In the evolution of consciousness, there is an ascending ladder, from Matter to Life and from Life to Mind. Neither the material consciousness nor the vital consciousness were able to determine the nature of the unknown that did not respond to the corresponding powers of these two stages of evolutionary development. Next comes the evolution of mind and the mental power. The mind brings a new level of power and insight with the rise of sensory perception, reflection, analysis and the logical reasoning intellect. Yet it too is unable to encompass the understanding of the unknown. When it tries to grasp the vastness, the complexity and the infinity of the manifestation through Time, it comes up with nothing and falls into a state of silence, drifting without anchor.
The Kena Upanishad, 3rd part, verse 11: “Then they said to Indra, ‘Master of plenitudes, get thou the knowledge, what is this mighty Daemon.’ He said, ‘So be it.’ He rushed upon That. That vanished before him.”
Sri Aurobindo observes: “Indra is the power of the Mind; the senses which the Life uses for enjoyment, are operations of Indra which he conducts for knowledge and all things that Agni has upbuilt and supports and destroys in the universe are Indra’s field and the subject of his functioning. If then this unknown Existence is something that the senses can grasp or, if it is something that the mind can envisage, Indra shall know it and make it part of his opulent possessions. But it is nothing that the senses can grasp or the mind envisage, for as soon as Indra approaches it, it vanishes. The mind can only envisage what is limited by Time and Space and this Brahman is that which, as the Rig-Veda has said, is neither today nor tomorrow and though it moves and can be approached in the conscious being of all conscious existences, yet when the mind tries to approach it and study it in itself, it vanishes from the view of the mind. The Omnipresent cannot be seized by the senses, the Omniscient cannot be known by the mentality.”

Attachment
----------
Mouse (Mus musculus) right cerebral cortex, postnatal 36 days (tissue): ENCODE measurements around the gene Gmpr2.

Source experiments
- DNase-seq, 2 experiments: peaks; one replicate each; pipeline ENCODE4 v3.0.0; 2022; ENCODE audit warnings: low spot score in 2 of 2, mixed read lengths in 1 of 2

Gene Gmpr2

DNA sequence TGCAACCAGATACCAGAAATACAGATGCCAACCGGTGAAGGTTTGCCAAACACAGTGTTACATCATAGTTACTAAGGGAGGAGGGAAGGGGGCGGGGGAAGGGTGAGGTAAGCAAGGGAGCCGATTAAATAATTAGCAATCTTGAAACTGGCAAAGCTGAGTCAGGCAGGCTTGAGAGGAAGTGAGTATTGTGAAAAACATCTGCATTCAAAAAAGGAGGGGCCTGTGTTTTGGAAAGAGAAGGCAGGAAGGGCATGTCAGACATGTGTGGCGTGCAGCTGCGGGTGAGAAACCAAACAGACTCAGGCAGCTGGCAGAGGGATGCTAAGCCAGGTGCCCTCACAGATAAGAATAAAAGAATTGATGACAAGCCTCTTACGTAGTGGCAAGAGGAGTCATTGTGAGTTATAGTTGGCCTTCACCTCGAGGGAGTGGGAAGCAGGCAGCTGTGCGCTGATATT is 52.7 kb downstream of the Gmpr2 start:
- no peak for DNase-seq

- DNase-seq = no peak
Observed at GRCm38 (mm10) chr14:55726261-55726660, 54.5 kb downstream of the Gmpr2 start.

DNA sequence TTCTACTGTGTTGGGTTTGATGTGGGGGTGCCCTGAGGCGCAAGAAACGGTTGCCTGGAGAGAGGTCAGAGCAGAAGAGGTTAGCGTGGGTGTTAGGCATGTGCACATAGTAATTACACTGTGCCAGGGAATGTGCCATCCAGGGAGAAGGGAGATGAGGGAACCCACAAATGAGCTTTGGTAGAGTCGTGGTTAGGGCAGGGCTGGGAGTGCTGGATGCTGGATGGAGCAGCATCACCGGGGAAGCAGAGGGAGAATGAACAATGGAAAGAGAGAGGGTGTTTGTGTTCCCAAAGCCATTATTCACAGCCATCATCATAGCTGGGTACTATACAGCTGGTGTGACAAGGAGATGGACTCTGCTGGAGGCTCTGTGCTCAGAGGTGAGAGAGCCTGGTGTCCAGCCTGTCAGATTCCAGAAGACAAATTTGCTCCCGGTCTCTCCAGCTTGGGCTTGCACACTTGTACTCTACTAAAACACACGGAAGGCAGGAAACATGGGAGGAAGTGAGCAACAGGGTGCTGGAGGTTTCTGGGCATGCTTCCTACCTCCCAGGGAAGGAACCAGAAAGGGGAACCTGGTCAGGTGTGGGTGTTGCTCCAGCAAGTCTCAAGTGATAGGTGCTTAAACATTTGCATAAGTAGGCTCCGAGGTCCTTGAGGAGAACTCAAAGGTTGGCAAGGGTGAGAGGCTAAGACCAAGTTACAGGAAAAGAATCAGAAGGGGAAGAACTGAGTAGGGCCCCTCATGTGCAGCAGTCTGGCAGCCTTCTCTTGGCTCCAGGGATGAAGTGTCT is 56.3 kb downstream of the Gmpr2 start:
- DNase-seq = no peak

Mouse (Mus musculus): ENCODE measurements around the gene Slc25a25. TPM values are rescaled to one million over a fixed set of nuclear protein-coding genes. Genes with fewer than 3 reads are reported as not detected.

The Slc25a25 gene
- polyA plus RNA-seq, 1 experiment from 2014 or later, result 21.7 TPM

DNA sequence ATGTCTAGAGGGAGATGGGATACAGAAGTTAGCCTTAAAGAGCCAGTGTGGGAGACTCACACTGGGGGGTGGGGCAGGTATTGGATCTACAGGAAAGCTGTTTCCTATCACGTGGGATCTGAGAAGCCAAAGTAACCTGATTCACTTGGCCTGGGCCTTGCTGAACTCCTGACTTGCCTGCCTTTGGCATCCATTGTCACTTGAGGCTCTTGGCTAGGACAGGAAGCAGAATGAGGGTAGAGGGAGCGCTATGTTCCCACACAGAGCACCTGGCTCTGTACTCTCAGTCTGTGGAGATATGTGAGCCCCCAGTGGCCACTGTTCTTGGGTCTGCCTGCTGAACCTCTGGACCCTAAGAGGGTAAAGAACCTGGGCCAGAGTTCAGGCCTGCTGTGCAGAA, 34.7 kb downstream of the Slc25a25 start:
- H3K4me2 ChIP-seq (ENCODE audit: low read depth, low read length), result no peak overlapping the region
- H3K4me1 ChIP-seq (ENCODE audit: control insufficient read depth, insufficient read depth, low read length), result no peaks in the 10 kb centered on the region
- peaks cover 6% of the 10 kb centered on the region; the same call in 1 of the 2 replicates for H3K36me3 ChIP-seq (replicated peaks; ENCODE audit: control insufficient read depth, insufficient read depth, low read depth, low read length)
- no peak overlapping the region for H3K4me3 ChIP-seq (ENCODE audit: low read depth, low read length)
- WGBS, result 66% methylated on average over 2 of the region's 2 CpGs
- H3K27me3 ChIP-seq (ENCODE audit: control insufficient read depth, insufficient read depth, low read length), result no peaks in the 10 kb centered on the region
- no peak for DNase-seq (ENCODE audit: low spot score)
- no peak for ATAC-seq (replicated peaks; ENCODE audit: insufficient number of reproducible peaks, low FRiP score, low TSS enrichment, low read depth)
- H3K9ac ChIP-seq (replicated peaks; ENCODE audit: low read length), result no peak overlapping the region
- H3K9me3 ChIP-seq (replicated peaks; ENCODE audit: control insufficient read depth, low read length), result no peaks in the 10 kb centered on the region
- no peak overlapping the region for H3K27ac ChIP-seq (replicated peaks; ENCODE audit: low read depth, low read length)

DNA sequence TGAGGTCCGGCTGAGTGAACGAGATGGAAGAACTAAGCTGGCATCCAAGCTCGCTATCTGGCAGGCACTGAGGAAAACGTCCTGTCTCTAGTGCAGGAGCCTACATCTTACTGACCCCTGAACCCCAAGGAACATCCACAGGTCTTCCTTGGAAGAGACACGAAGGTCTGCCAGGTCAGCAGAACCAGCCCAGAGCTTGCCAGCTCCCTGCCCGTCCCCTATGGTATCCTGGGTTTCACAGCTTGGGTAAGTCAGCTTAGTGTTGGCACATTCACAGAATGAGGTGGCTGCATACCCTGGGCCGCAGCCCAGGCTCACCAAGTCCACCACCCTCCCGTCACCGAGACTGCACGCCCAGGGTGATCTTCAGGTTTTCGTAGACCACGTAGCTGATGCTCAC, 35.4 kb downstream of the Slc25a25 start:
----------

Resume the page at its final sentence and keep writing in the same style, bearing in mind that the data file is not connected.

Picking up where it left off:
Sri Aurobindo, The Upanishads, Kena Upanishad and analysis, pp. 104-106, 171-176